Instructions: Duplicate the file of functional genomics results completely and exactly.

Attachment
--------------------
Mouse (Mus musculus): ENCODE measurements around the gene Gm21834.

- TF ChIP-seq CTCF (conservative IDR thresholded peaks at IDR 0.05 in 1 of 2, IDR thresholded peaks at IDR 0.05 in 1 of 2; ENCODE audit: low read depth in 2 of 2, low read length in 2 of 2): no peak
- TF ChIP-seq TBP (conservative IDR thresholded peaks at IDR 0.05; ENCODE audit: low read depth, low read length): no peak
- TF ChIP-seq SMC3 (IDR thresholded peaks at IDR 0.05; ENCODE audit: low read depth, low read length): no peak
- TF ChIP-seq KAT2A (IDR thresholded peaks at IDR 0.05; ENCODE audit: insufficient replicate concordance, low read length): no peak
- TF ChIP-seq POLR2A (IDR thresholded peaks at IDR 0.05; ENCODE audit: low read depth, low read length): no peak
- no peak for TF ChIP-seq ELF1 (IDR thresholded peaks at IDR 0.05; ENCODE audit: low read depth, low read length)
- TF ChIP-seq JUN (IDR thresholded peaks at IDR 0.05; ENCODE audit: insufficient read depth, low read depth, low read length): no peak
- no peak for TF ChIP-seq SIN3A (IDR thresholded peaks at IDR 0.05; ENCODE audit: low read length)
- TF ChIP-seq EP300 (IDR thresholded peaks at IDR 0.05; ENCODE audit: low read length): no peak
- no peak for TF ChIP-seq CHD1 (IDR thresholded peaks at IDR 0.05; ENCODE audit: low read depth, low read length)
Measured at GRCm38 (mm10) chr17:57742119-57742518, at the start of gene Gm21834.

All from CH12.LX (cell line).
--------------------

Mouse (Mus musculus): ENCODE measurements around the gene Gm21834.

- TF ChIP-seq CTCF (conservative IDR thresholded peaks at IDR 0.05 in 1 of 2, IDR thresholded peaks at IDR 0.05 in 1 of 2; ENCODE audit: low read depth in 2 of 2, low read length in 2 of 2): no peak
- TF ChIP-seq TBP (conservative IDR thresholded peaks at IDR 0.05; ENCODE audit: low read depth, low read length): no peak
- TF ChIP-seq SMC3 (IDR thresholded peaks at IDR 0.05; ENCODE audit: low read depth, low read length): no peak
- TF ChIP-seq KAT2A (IDR thresholded peaks at IDR 0.05; ENCODE audit: insufficient replicate concordance, low read length): no peak
- TF ChIP-seq POLR2A (IDR thresholded peaks at IDR 0.05; ENCODE audit: low read depth, low read length): no peak
- no peak for TF ChIP-seq ELF1 (IDR thresholded peaks at IDR 0.05; ENCODE audit: low read depth, low read length)
- TF ChIP-seq JUN (IDR thresholded peaks at IDR 0.05; ENCODE audit: insufficient read depth, low read depth, low read length): no peak
- no peak for TF ChIP-seq SIN3A (IDR thresholded peaks at IDR 0.05; ENCODE audit: low read length)
- TF ChIP-seq EP300 (IDR thresholded peaks at IDR 0.05; ENCODE audit: low read length): no peak
- no peak for TF ChIP-seq CHD1 (IDR thresholded peaks at IDR 0.05; ENCODE audit: low read depth, low read length)
Measured at GRCm38 (mm10) chr17:57742119-57742518, at the start of gene Gm21834.

All from CH12.LX (cell line).